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Pujols = Class act


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Bryson King left the hospital Wednesday evening with a major-league welt and a Major League goody bag, both delivered by a star Cardinals baseball player.


The 2-year-old boy was drilled in the forehead by a line-drive rocketed foul by Cardinals first baseman Albert Pujols in the sixth inning of Monday night's game against Pittsburgh.


It was Bryson's first Cardinals game, but his parents say it won't be his last.


Bryson was standing against the seat next to his father and cousin in the field-level section, just beyond third base. Bryson's father, Michael King, watched Pujols fire two foul balls into the stands and thought about putting Bryson on his lap.




Before he could act, the ball was headed toward them.


"I saw it off the bat," said Michael King, 38, who is a Navy petty officer 1st class and lives at Scott Air Force Base. "But the next thing I knew, it hit his head. It was quick."


Bryson screamed from the blow as blood trickled down his nostrils. Michael carried his son to a nearby concession stand where a fan handed him a bag of ice.


"It's scary - seeing his face when I picked him up," Michael King said Wednesday with tears welling in his eyes. "Wow - that was the scary part."


Health professionals at Busch Stadium attended to Bryson until an ambulance arrived, Michael King said. The toddler was treated at St. Louis Children's Hospital for a fractured skull. He was given a CT scan but did not require surgery.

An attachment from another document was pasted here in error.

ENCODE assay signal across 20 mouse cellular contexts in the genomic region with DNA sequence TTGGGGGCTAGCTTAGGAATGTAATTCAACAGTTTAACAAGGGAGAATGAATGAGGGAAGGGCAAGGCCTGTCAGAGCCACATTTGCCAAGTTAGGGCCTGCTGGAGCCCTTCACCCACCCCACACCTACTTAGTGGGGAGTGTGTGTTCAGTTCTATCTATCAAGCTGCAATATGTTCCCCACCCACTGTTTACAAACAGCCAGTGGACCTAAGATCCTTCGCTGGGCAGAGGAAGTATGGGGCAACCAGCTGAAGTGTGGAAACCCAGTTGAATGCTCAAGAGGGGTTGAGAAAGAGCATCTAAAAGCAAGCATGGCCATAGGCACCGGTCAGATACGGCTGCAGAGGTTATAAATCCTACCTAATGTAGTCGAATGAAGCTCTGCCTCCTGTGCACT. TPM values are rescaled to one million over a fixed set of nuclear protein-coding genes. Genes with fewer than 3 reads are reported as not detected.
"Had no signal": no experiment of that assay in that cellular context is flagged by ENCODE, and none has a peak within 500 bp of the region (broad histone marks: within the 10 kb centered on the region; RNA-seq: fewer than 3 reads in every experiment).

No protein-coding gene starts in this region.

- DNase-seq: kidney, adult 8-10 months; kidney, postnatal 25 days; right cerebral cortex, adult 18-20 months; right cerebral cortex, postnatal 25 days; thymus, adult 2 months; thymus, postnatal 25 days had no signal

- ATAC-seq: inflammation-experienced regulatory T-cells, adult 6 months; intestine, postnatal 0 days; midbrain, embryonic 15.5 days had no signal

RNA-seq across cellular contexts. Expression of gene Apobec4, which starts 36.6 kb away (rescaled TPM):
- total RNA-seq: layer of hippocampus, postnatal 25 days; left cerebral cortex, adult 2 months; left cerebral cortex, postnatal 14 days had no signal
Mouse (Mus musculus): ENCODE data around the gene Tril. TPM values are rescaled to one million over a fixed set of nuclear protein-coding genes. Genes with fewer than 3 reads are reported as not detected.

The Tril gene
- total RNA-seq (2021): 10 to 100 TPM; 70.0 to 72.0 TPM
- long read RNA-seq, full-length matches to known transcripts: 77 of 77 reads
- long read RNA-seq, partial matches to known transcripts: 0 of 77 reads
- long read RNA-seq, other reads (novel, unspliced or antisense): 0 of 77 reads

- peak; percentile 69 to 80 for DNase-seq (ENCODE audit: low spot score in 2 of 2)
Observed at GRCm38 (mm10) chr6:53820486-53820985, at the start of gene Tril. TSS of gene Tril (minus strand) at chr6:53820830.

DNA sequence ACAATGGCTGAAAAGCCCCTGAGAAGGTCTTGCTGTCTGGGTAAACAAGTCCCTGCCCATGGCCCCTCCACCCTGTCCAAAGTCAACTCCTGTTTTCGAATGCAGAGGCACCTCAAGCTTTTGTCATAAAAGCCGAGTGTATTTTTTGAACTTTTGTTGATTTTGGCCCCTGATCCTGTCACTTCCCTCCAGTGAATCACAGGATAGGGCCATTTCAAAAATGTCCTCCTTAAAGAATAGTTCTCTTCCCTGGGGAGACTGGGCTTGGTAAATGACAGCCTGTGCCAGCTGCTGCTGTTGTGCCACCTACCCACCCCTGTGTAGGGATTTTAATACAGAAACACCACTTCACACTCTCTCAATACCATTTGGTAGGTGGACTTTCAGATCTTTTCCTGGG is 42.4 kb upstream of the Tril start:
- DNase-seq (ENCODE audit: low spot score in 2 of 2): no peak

Bryson was released Wednesday but not before he got a special visitor.


Pujols stopped by with a box of personalized memorabilia. He brought Bryson an autographed wooden baseball bat, an autographed blue Cardinals cap, an autographed baseball card, two autographed baseballs, two soiled batting gloves he wore in a recent game and a pair of red-and-white Nike baseball cleats - size 13. He also posed for a Polaroid photograph with Bryson and told his parents they could get free game tickets anytime.


As he was leaving the hospital, Pujols said visiting Bryson wasn't a call for publicity.


"I'm just here to pay some family some respect," Pujols said. "I'm glad he's doing better. He's a nice little kid."


The baseball that struck Bryson hasn't turned up, but Bryson left the ballpark Monday night with a ball signed by Cardinals third baseman Scott Rolen and Red Schoendienst, special assistant to the general manager.


Despite swollen eyelids, a bruised forehead and a scab from the baseball's stitching, Bryson was active and playful at the hospital Wednesday. He spent the afternoon playing with toys and running up and down the 12th-floor hallway. He refused his lunch, opting for gummy bears and lollipops instead.


The Kings say there's no hard feelings against the Cardinals. Ticket holders waive their legal rights by sitting in the stands. Every ticket is printed with a disclaimer stating that ticket holders assume all risk and danger at Busch Stadium before, during and after the game.


But it's not the first time Cardinals fans have become targets of foul balls.